But so what? It’s art. Art is allowed to be unreal.

Another slight problem you might want to level at it is that it’s full of clichés in the various story set-ups, which you will just be waiting to come to fruition later in the movie. For example, Carter’s girlfriend is pregnant and young. Regan’s girlfriend is someone he’s having an affair with in the squad (Sweeney Todd, Flying Squad... geddit?) who is the wife of the head of internal affairs who is investigating the squad's “methods”. You get the picture. At least one of these gals is going to get either hurt or blown away... just to make things a bit more personal. You see it all coming a mile off but... oh well, it’s an old formula but it kinda works.

One of the reasons it all kinda works, though, is because the scenes are nicely shot and smoothly edited with big, dynamic, action set pieces, including a full on shoot out in Trafalgar Square, which transport you along with them. Big shout out to the people behind the sound design (a company called Sound Disposition) on this one. It’s noisy and has a lot of presence in the mix without stepping to heavily on the musical score and, as a result, everything comes alive and gets right in your face... err... right in your ears, when it needs too. That’s good.

Oh yeah... and about that score. By a guy named Lorne Balfe? It’s fantastic. Very close to the sound of the kind of thing Hans Zimmer and James Newton Howard have been doing in their Batman/Dark Knight movies of late and it’s definitely a style that’s on the upswing. I honestly don’t think we could have arrived at this particular kind of modern day sound without the influence of both Bernard Herrmann and Philip Glass on the genre, but those are two pretty good influences to have and I’ve noticed a lot of the old school composers, like Johnny Williams for example, have started lapsing into this repeat cell motif thing of late. Balfe’s score for this is like... one step up from The Dark Knight Rises. It’s almost operatic in tone (with maybe a touch of techno in it’s chemical make-up) and you would expect a film dealing with a small, British cops n’ robbers plot to almost fall apart under the weight of such a score... but it doesn’t and the score is so skillfully mixed in with the rest of the sound work, that it also really helps support the on screen action and drama. Powerful stuff which, incidentally, works really well away from the movie as a stand alone listen.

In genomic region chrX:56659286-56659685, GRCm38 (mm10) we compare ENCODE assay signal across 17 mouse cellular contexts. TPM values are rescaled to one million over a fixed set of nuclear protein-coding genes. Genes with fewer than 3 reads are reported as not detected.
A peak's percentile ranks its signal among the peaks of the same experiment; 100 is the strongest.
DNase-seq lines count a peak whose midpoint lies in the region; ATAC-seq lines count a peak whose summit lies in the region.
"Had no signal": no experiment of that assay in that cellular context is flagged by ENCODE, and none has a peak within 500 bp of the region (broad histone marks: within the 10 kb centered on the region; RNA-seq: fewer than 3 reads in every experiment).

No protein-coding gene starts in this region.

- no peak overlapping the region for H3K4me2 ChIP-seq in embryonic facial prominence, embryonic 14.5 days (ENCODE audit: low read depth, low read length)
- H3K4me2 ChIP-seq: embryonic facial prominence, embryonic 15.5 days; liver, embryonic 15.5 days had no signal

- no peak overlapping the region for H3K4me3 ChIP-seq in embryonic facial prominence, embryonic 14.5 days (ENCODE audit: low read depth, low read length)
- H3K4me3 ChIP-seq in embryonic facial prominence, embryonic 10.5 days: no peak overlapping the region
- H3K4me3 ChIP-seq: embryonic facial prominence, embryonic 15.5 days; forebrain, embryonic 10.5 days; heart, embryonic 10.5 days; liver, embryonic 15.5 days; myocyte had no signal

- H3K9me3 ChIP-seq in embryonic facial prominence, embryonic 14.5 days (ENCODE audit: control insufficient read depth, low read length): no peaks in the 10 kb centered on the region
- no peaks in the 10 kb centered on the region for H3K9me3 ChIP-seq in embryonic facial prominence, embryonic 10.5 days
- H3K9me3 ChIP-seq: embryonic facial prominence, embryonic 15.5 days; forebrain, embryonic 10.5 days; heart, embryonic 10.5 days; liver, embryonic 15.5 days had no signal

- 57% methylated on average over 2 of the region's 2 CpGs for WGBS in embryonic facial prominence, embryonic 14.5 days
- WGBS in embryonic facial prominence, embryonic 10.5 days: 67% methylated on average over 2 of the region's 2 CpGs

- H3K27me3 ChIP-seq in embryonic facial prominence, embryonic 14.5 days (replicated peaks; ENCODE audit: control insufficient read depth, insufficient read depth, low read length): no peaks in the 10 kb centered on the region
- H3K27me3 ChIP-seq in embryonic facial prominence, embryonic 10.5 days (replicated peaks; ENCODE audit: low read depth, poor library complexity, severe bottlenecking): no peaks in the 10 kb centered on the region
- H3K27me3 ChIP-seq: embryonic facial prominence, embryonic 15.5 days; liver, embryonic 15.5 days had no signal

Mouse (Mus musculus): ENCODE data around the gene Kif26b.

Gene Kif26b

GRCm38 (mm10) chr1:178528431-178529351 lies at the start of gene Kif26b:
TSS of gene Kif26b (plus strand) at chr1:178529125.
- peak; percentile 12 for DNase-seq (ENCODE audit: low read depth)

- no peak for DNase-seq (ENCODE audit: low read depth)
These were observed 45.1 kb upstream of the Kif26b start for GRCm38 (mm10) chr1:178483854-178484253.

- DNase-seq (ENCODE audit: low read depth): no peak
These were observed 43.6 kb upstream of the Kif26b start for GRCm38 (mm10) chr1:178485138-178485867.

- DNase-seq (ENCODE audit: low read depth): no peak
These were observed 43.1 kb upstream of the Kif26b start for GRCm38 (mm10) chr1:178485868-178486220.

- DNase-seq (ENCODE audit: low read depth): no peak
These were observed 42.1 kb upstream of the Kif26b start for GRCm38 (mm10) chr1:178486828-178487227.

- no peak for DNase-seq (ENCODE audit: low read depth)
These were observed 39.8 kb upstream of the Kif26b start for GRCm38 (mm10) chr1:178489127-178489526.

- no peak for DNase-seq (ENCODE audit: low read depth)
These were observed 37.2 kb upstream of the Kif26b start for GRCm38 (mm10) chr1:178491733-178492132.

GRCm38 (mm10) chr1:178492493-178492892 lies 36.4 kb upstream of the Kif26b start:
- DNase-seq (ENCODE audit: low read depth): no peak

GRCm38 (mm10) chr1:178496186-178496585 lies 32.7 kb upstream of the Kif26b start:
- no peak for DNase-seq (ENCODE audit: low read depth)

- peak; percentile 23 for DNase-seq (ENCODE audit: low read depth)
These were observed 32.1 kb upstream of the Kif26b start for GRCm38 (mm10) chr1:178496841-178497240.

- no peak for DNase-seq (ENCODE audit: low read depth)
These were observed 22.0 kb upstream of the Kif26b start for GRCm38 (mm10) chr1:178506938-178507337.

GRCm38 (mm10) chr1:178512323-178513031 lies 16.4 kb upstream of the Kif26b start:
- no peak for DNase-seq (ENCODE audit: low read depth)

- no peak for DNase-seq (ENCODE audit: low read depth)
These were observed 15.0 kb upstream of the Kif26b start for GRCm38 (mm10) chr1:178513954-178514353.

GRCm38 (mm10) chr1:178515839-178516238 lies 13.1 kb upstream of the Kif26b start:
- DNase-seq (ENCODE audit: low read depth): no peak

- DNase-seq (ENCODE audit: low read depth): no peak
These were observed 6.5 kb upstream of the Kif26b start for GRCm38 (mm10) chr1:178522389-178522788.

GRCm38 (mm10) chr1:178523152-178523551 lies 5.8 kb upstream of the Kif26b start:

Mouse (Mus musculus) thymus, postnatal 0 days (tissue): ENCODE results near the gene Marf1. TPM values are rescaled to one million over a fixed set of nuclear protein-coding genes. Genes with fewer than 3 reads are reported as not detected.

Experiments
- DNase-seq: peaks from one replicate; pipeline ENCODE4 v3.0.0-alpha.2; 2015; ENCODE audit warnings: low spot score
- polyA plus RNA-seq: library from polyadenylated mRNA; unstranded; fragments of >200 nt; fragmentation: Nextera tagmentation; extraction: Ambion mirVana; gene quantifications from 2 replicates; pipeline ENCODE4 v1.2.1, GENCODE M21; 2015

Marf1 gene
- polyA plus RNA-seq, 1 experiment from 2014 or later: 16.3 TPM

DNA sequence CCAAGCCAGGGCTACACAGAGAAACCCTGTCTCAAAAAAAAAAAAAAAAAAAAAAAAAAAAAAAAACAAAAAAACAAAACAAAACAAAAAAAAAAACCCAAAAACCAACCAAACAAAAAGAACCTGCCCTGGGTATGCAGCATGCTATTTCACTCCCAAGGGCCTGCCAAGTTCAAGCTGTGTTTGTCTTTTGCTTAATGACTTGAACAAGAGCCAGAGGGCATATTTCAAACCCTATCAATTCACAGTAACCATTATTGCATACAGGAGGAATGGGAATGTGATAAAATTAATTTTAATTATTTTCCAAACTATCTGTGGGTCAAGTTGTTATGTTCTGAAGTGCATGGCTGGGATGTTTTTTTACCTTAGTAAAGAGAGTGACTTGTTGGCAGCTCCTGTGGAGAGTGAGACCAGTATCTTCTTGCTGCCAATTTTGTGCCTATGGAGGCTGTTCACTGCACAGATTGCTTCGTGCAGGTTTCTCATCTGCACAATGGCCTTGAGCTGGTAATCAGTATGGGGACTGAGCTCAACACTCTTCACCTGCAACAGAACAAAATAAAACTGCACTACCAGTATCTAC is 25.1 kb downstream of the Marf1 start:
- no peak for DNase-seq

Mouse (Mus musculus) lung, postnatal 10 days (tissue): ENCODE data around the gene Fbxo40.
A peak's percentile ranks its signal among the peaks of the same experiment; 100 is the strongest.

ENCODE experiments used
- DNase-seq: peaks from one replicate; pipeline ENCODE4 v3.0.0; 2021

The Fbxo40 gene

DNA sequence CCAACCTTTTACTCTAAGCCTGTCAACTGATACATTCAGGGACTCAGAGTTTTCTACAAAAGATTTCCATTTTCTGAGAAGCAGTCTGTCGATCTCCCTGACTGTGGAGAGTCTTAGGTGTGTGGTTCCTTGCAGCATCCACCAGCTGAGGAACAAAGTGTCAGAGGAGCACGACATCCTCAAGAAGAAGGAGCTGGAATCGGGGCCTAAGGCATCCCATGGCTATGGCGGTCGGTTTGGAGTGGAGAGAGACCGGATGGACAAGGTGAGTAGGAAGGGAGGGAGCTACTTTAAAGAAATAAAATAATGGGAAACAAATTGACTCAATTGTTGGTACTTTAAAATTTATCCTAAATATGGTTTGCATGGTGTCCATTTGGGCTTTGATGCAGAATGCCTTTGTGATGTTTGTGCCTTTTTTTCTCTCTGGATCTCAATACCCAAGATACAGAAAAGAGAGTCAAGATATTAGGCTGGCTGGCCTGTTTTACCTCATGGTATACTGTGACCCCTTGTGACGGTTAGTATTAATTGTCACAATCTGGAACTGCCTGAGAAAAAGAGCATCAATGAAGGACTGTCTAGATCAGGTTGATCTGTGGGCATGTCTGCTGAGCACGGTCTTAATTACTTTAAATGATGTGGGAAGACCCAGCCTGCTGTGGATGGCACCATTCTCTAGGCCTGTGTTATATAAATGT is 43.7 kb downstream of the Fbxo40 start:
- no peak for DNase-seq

So there you have it. Don’t expect anything original from the story in The Sweeney (I think there may even be a revelation about one of the characters which has got lost in the final cut somewhere too, because I think there was more going on with the story than what we got on the surface) and if macho posturing and tough guy politics is not something you feel tolerable, probably give it a miss. However, if you want a pulse-pounding, ballsy Brit-flick* with lots of shooting and a simplistic but welcome subtext about camaraderie and redemption, then you’ll be alright for a couple of hours with this one.

*How’s that for matching the movie, cliché by cliché? :-)